Eventually, they found out that it was yet another variation of tetrahydrocannabinol, formed because of plant exposure to those fire retardants – dubbed Delta 10 THC. So basically, D10 is an artificial cannabinoid, formed by converting D9 or other cannabinoids using some type of chemical catalyst. In this case, it was fire retardant, but obviously that’s not something people want in their cannabis products, so companies are looking at various – greener – methods of creating Delta 10 THC.
In chemistry, “Delta” refers to the double bond in a compound’s molecular structure. Delta compounds have more electrons and interact with the body in different ways than single bond cannabinoids do. The variation between the Delta THC analogues comes down to where the double bond is located on their chain of carbon atoms. Delta 8 has this bond on the 8th carbon chain, Delta 9 on the 9th chain, and Delta 10 THC has the double bond on the 10th carbon chain. Although it seems miniscule, it makes a substantial difference.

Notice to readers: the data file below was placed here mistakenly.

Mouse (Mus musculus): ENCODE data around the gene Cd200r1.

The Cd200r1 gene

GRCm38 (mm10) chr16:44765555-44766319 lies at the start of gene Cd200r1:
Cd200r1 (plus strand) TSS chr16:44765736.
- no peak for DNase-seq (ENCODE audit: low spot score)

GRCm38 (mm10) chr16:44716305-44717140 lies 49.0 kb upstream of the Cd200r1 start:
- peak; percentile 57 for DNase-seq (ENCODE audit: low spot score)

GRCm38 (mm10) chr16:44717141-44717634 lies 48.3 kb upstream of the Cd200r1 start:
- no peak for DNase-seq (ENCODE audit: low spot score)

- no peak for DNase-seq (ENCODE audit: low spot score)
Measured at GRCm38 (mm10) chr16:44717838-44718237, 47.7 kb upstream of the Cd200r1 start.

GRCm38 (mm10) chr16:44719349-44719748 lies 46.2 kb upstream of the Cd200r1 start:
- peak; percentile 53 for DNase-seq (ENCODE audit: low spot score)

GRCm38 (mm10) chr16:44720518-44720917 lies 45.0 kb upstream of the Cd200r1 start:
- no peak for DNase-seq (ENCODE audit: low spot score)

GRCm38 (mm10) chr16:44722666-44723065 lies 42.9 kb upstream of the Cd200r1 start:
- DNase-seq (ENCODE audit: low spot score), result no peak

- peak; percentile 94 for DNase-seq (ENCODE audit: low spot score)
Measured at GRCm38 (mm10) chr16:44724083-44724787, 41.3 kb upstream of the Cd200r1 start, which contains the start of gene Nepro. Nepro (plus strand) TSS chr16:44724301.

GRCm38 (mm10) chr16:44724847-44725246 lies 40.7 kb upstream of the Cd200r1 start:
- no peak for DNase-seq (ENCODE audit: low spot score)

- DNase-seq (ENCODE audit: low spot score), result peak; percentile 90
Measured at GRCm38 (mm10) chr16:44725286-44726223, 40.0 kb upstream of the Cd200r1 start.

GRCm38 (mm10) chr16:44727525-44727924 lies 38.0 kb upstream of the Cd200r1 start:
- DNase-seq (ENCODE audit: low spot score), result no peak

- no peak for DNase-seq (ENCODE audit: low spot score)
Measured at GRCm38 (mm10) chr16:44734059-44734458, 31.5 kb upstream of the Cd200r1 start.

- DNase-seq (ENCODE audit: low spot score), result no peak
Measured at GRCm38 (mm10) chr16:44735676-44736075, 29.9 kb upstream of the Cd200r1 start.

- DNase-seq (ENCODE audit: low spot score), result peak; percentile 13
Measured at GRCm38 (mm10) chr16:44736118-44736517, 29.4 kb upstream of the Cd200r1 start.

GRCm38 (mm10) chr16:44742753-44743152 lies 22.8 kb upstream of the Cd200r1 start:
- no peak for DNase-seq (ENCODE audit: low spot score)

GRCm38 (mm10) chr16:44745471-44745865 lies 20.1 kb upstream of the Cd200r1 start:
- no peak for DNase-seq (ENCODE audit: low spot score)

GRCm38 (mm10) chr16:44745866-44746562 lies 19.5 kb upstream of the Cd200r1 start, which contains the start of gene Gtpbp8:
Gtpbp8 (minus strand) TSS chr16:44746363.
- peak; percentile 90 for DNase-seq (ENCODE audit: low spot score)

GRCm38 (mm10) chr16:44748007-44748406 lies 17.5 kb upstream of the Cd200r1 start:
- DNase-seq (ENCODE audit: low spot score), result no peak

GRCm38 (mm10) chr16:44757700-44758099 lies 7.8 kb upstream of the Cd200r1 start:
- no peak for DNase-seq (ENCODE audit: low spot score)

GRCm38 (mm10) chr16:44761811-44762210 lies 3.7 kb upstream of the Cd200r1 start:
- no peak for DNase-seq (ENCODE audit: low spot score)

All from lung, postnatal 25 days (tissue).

Is it federally legal?
Although all tetrahydrocannabinols are supposed to be on the FDA’s list of Schedule 1 narcotics, some of them remain permissible on technicalities. In short, if the THC (regardless of which Delta) was extracted from legal hemp, or chemically converted from CBD or another legal cannabinoid, then the THC itself is LEGAL.
Since everything regarding Delta 10 THC specifically is a bit new, let’s once more take a look at Delta 8 for reference. Last year there was some controversy and confusion about whether Delta 8 would be added to the DEA’s list of controlled substances. Many in the industry believed it would be prohibited under the DEA’s Interim Final Ruling over “synthetically-derived” cannabinoids but, fortunately, this turned out not to be the case.
Although a few changes were made, the final result was this: if the end Delta 8 product is derived from hemp and has less than 0.3% Delta 9 THC, then it’s legal. The DEA does include Delta 8 THC on its list of controlled substances which was just updated in August 2020. But since the 2018 Farm Bill expressly exempts “tetrahydrocannabinols in hemp”, this means that any form of THC derived from hemp that falls within the already established limits will remain legal.